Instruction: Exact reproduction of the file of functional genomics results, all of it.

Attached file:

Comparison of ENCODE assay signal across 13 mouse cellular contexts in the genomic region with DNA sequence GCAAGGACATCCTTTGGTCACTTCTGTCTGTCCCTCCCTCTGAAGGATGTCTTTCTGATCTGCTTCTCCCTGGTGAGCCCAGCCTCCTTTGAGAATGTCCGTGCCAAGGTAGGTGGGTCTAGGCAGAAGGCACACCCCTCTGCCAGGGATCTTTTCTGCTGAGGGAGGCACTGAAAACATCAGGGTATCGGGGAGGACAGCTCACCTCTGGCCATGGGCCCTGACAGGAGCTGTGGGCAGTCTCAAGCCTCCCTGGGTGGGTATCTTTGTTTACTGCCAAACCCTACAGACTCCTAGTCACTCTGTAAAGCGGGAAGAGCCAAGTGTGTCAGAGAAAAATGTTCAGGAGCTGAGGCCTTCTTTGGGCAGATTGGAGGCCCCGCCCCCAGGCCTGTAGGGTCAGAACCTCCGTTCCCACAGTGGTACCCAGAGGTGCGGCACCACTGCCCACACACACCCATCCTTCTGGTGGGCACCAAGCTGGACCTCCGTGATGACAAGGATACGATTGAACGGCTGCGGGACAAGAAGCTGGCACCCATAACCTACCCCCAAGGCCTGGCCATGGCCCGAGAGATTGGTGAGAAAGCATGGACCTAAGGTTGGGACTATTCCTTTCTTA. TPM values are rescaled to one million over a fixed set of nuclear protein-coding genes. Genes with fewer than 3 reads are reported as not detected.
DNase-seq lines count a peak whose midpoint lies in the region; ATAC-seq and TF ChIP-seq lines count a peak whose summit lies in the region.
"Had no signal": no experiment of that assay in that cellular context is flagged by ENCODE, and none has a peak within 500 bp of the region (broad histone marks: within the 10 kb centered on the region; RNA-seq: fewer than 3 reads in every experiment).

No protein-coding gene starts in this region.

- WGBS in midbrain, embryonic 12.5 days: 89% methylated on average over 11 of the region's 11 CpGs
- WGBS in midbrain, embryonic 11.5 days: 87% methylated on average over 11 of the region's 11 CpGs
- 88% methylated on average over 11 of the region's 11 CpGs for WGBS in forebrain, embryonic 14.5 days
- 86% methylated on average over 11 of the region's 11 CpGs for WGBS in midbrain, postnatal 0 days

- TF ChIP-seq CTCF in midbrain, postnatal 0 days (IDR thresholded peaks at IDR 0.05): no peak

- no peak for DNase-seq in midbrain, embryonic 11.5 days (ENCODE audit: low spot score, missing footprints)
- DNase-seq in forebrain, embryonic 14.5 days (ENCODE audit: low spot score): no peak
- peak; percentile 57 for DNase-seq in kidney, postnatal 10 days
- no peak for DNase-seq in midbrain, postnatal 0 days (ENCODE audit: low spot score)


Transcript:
Comparison of ENCODE assay signal across 13 mouse cellular contexts in the genomic region with DNA sequence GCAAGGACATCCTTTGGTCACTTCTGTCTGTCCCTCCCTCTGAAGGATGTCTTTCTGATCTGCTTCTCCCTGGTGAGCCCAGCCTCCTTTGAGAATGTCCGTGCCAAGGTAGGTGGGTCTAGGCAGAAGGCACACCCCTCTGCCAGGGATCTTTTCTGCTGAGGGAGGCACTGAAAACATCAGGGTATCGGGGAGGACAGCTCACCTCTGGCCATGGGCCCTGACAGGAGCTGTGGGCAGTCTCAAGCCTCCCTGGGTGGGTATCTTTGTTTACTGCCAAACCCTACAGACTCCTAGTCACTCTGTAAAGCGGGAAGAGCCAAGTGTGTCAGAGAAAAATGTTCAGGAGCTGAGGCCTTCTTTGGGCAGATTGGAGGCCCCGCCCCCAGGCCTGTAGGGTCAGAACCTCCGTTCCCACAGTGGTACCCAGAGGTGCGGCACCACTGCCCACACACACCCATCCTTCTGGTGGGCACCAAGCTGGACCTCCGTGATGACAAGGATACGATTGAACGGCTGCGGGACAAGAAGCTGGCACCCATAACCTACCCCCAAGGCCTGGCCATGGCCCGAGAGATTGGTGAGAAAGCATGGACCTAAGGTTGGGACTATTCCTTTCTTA. TPM values are rescaled to one million over a fixed set of nuclear protein-coding genes. Genes with fewer than 3 reads are reported as not detected.
DNase-seq lines count a peak whose midpoint lies in the region; ATAC-seq and TF ChIP-seq lines count a peak whose summit lies in the region.
"Had no signal": no experiment of that assay in that cellular context is flagged by ENCODE, and none has a peak within 500 bp of the region (broad histone marks: within the 10 kb centered on the region; RNA-seq: fewer than 3 reads in every experiment).

No protein-coding gene starts in this region.

- WGBS in midbrain, embryonic 12.5 days: 89% methylated on average over 11 of the region's 11 CpGs
- WGBS in midbrain, embryonic 11.5 days: 87% methylated on average over 11 of the region's 11 CpGs
- 88% methylated on average over 11 of the region's 11 CpGs for WGBS in forebrain, embryonic 14.5 days
- 86% methylated on average over 11 of the region's 11 CpGs for WGBS in midbrain, postnatal 0 days

- TF ChIP-seq CTCF in midbrain, postnatal 0 days (IDR thresholded peaks at IDR 0.05): no peak

- no peak for DNase-seq in midbrain, embryonic 11.5 days (ENCODE audit: low spot score, missing footprints)
- DNase-seq in forebrain, embryonic 14.5 days (ENCODE audit: low spot score): no peak
- peak; percentile 57 for DNase-seq in kidney, postnatal 10 days
- no peak for DNase-seq in midbrain, postnatal 0 days (ENCODE audit: low spot score)